Biosphere II

Biosphere II was a real-utopian community for about 3 years. It is located in Oracle, Arizona. It is named Biosphere II after out planet Earth, which is the first biosphere. The inventor/director or research is John Polk Allen, a ecologist and engineer. He is now the Chairman of Global Ecotechnics Corporation. After being owned by different companies, five biome areas were created in addition to an area for human habitat. Two missions that included about 8 people were conducted in 1991 and 1994 to test survivability and whether a small community could develop and live in a self-sustaining colony.

The first mission in 1991 was not so successful. By 1992 members had lost weight because of low food production and the oxygen levels were low. Chickens were not producing enough eggs and pigs were eating the biospherians’ food so the farm animals were eaten instead. Also there were rumors that they smuggled food from the outside. The second mission only lasted 6 months because of management disputes. Now it is a scientific research institute for the University of Arizona.

Some of the course themes include Ecology, Economics, and Science and Technology. Recycling is a key part of living in Biosphere II. Each person uses the same water and recycles all their waste. Using half an acre of land to grow food, they also keep the land fertile and only use non-polluting pest control methods. Each person is assigned different tasks to fulfill. These tasks include researching within different biomes, coordinating the technical system, planting and harvesting crops, and preparing meals. In Biosphere II, technology is used to control the systems such as waves, waterfalls, temperature, and humidity. The biospherians conduct research on how to restore endangered habitats by using their controlled environment. They try to find out how different elements affect the land.

Information from:
http://www.britannica.com/blogs/2011/09/years-glass-biosphere-2-mission/
http://en.wikipedia.org/wiki/Biosphere_2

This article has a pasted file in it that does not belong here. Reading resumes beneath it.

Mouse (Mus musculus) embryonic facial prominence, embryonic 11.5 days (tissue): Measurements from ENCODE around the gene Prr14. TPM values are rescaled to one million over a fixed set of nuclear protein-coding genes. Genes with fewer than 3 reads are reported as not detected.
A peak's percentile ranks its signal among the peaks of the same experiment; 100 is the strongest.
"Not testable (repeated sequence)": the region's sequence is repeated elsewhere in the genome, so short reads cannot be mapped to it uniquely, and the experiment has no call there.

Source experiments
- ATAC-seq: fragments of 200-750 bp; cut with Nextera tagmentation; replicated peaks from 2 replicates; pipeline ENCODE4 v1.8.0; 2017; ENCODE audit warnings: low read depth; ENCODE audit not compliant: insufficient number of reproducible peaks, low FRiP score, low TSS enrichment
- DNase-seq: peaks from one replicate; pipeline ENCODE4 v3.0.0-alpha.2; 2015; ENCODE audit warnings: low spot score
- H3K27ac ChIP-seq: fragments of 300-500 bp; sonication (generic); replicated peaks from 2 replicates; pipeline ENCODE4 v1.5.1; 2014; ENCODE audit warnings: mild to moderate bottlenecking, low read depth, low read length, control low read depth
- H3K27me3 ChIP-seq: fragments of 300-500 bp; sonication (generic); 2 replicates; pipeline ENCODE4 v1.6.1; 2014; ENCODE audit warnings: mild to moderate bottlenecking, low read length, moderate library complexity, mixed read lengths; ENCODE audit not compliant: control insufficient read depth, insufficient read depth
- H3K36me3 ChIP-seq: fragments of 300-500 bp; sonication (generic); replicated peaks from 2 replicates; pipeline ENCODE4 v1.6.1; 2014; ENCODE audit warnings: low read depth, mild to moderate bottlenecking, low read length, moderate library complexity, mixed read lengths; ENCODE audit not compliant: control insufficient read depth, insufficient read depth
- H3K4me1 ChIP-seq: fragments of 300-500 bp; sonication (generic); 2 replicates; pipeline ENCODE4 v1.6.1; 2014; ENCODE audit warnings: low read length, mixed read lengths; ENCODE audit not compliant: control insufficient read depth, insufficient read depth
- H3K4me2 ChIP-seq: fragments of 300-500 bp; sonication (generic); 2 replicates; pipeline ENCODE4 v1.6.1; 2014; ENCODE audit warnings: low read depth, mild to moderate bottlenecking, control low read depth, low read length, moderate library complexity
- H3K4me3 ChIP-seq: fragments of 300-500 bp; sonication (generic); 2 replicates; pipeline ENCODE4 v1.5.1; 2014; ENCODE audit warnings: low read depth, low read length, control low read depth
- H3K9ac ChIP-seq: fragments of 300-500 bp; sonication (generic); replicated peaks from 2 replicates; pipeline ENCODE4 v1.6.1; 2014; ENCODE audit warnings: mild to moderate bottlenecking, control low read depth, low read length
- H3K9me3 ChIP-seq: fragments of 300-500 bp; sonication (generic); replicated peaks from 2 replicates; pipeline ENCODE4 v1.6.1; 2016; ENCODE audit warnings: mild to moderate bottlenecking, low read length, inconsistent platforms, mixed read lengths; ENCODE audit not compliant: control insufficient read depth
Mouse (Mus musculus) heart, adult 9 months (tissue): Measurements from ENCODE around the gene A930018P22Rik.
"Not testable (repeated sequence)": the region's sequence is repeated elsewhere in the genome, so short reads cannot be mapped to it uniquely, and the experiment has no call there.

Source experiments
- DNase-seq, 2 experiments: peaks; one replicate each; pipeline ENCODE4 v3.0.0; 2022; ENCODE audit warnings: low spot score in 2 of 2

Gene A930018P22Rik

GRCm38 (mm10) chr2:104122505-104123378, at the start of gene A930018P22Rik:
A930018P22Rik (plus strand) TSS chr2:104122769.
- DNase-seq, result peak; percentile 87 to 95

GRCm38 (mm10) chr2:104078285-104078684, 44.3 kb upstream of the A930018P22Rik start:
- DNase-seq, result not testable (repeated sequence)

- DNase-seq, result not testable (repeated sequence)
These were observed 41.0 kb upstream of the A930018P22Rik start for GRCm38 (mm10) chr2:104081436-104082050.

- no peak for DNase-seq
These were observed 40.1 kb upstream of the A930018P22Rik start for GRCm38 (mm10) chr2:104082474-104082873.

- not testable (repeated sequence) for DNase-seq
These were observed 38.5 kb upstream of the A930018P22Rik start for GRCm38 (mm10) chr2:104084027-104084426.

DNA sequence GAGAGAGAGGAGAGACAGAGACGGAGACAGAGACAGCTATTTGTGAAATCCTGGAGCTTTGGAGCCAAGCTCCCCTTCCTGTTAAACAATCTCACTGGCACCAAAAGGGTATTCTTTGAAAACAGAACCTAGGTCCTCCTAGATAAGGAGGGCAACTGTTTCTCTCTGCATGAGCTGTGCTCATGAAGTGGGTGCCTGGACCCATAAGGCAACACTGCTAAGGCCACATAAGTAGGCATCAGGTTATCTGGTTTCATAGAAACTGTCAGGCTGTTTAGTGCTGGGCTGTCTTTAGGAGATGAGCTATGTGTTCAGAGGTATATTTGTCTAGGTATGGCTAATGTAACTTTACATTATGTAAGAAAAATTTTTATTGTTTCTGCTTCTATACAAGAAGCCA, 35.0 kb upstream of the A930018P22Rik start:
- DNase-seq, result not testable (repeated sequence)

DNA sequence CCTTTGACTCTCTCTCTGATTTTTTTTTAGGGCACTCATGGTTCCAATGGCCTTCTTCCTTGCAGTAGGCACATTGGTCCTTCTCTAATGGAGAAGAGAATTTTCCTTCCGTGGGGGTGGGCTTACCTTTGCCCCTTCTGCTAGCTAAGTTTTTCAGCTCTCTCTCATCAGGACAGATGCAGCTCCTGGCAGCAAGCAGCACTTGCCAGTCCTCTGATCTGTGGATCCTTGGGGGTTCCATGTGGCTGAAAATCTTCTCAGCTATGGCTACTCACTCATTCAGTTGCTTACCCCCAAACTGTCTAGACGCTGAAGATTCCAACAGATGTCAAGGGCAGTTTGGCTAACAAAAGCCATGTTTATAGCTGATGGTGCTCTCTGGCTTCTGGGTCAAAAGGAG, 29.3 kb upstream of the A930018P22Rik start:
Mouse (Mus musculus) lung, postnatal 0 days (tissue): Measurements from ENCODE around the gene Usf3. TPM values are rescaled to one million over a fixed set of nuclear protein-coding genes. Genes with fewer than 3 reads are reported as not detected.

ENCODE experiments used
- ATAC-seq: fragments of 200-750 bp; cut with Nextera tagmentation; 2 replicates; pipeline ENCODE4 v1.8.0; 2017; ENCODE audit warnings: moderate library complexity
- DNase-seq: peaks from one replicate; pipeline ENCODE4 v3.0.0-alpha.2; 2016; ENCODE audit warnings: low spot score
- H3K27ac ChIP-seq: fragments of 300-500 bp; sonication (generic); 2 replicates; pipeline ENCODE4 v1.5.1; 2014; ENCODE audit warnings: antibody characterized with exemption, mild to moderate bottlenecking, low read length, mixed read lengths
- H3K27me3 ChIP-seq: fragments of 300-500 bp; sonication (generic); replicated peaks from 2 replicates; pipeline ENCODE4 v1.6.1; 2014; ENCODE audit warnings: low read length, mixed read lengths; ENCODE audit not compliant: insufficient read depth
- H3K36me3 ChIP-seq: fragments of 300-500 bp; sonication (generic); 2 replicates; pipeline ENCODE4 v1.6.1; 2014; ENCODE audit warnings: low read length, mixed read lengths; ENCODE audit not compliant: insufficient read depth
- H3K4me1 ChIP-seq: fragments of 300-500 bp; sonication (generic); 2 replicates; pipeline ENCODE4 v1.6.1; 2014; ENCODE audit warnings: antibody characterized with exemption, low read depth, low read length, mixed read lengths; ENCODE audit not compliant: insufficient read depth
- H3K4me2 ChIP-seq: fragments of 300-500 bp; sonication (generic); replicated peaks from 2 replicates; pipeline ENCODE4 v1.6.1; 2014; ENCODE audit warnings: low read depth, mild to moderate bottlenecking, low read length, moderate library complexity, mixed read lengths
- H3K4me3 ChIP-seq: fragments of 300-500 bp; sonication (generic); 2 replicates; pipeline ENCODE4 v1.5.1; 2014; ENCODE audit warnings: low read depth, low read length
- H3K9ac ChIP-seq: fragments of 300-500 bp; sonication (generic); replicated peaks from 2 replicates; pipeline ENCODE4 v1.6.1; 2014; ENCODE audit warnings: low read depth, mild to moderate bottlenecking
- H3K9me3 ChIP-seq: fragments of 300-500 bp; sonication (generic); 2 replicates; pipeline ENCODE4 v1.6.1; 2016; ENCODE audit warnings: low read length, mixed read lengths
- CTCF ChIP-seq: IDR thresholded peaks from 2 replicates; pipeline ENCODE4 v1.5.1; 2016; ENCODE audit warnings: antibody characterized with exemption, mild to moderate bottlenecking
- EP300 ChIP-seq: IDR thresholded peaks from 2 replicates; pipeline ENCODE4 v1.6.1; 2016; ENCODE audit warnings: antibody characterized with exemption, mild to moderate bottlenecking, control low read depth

http://www.biospherics.org/biosphere2/results/5-biosphere-2-facts/
Images from Google

1 thought on “Biosphere II

  1. The image of Biosphere II in your post itself peaked my curiosity in finding more information about this experiment. The glass structure, especially, looks like a giant greenhouse that would make any active gardener drool. This large facility represented 5 different biomes– a rainforest, an ocean with a coral reef, mangrove wetlands, a savannah grassland, and a fog desert. It’s actually incredible that these different ecosystems were recreated within this one facility– can you imagine just walking down a hallway, transitioning from a dense rainforest to a desert? However, it seems contradictory for an ecosystem to be created and maintained within a closed system. No large ecosystem on this planet can exist inside man-made walls and be expected to function normally over time. In fact, these researchers found that over the course of the year, oxygen levels became depleted to the point where they had to pump extra oxygen in.

    In 1995, Columbia University took over Biosphere II and actually stopped closed system research. By making it a “flow-through” system, they were able to manipulate CO2 levels as a part of global warming research. Now I can see some importance to this experiment– manipulating the environment within a closed facility allows important research to occur while keeping the outside environment out of harm’s way. These studies never lasted a long time, however, and I wonder if the researchers were ever able to draw concrete conclusions and gather new, significant information.

    This facility is now owned by the University of Arizona, whose website states its mission as “a center for research, outreach, teaching and life-long learning about Earth, it’s living systems, and its place in the universe”– which seems to echo Biosphere II’s mission when it was first created in the 1990s. I would like to visit this facility, although I would be more interested in visiting the different biomes and taking pictures (from a tourist’s perspective) rather than conducting research and recording data.

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